U.S. Department of Agriculture’s Forest Service reminds gardeners to think native

Times Observer Photo provided by USDA Forest Service, Amy J. Lesher A monarch butterfly perches on a brightly yellow-colored native black-eyed susan flower.

The U.S. Department of Agriculture’s Forest Service encourages those in the public who will be planting in the near future to consider planting native species in their gardens. Incorporating native wildflowers, shrubs, trees, vines and various grasses into landscaping helps a diversity of wildlife, and provides benefits to the surrounding soil, water and air quality.

According to a recent news release from the Forest Service, when gardening it is important to plant native species, as it helps in supporting a more healthy, robust wildlife. To explore a full list of native plant species in the region, search the Forest Service’s plant database by visiting https://plants.usda.gov/home.

Non-native invasive plants are species living outside their natural ecosystem, likely to cause harm to the economy, environment or human health, according to the Pennsylvania Department of Conservation and Natural Resources (DCNR). Invasive plants which have been brought into areas either by accident or on purpose are often referred to as exotic, alien or non-native. These plants cause the displacement of native species by depriving them of vital nutrients. Additionally, non-native plants also lack the nutritional value native animals need to thrive.

For example, birds such as the Cedar Waxwing and Northern Flicker have experienced the change of colors in their feathers from eating non-native plants they encounter. This color change may seem slight and non-important, however it can make birds less likely to breed, which could lead to a dwindling population.

To learn more about the impact of non-native plants on the Northern Flicker, visit www.audubon.org/news/mystery-solved-invasive-berries-blame-turning-flickers-feathers-pink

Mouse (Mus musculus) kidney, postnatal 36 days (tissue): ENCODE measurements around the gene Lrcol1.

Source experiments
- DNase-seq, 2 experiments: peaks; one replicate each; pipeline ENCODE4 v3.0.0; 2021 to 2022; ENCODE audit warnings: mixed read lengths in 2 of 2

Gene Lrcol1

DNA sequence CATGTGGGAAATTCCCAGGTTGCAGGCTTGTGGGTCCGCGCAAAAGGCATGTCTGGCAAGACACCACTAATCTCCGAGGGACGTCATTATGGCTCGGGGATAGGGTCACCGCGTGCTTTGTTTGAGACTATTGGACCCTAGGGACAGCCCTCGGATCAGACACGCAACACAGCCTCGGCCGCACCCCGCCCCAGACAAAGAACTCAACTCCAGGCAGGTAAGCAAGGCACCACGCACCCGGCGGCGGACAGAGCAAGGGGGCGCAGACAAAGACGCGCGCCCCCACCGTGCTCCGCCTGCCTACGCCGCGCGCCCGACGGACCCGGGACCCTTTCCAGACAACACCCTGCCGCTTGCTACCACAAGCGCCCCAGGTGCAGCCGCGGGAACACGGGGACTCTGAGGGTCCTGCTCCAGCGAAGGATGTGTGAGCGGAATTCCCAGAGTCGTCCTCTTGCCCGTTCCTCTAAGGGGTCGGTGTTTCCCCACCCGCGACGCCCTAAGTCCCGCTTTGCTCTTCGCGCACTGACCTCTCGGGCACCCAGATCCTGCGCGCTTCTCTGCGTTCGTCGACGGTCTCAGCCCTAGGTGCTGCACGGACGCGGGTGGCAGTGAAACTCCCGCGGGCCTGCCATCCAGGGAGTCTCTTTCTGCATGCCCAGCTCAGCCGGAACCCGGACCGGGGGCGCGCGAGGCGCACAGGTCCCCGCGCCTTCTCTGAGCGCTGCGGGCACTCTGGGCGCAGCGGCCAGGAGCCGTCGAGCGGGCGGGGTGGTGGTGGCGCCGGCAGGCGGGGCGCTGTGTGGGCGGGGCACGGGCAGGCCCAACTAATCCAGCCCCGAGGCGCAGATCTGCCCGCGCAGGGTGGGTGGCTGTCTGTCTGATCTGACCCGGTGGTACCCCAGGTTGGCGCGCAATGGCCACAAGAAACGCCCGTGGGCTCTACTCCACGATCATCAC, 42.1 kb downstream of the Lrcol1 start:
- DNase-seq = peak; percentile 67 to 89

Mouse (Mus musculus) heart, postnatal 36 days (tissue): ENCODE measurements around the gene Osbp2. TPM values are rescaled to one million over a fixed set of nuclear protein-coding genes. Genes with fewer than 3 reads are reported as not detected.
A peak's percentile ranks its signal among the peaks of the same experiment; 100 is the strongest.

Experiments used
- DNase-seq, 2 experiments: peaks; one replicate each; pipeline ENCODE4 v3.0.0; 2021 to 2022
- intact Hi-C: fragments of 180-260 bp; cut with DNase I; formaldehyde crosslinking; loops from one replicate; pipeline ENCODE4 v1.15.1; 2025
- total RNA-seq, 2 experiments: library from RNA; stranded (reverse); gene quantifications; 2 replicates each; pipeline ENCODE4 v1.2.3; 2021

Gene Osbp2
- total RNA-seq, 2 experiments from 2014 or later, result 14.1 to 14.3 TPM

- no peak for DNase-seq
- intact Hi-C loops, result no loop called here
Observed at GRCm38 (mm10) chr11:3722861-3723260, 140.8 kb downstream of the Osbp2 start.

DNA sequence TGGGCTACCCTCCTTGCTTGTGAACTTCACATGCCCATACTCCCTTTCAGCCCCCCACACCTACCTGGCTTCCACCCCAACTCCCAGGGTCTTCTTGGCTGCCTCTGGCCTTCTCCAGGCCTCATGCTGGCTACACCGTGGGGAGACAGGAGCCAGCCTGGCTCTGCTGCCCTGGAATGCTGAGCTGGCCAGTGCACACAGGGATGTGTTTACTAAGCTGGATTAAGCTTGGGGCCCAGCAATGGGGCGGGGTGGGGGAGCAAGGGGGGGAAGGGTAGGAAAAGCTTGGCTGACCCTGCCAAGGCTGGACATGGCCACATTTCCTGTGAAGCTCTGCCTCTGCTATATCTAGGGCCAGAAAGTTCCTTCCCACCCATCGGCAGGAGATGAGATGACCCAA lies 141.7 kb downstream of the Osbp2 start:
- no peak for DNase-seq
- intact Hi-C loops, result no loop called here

Some of the more surprising non-native species to pop up in the Allegheny National Forest, according to Allegheny National Forest’s (ANF) Non-native Invasive Program Manager April Moore, are ornamentals.

“I think the most surprising plants that are non-native and invasive are ones like Chinese Silver Grass (Miscanthus sinensis) and Japanese spiraea (Spiraea japonica),” said Moore.

Non-native plants, such as ornamentals may be a tad easier to spot — simply because they look a tad bit out of place with the surrounding woodscape and plantlife. Compared to their more commonly spotted counterparts, which some in the area may be so used to seeing, they now mistakenly consider these plants to be native. Commonly spotted non-native plants in the ANF, according to Moore, include “glossy buckthorn (Frangula alnus), multiflora rose (Rosa multiflora), non-native bush honeysuckles — Morrow’s, and Tartarian.”

The Forest Service reminded residents that as “green begins to return to the landscape, be aware that several plants that are first to grow are non-native invasive species.”

Some examples of common invasive species in the region include bush honeysuckles, multiflora rose, privet, Bradford pear, Norway maple and barberry.

For those who have encountered invasive species, learn how to report it by the Pennsylvania Department of Agriculture’s website at https://prdagriculture.pwpca.pa.gov/.


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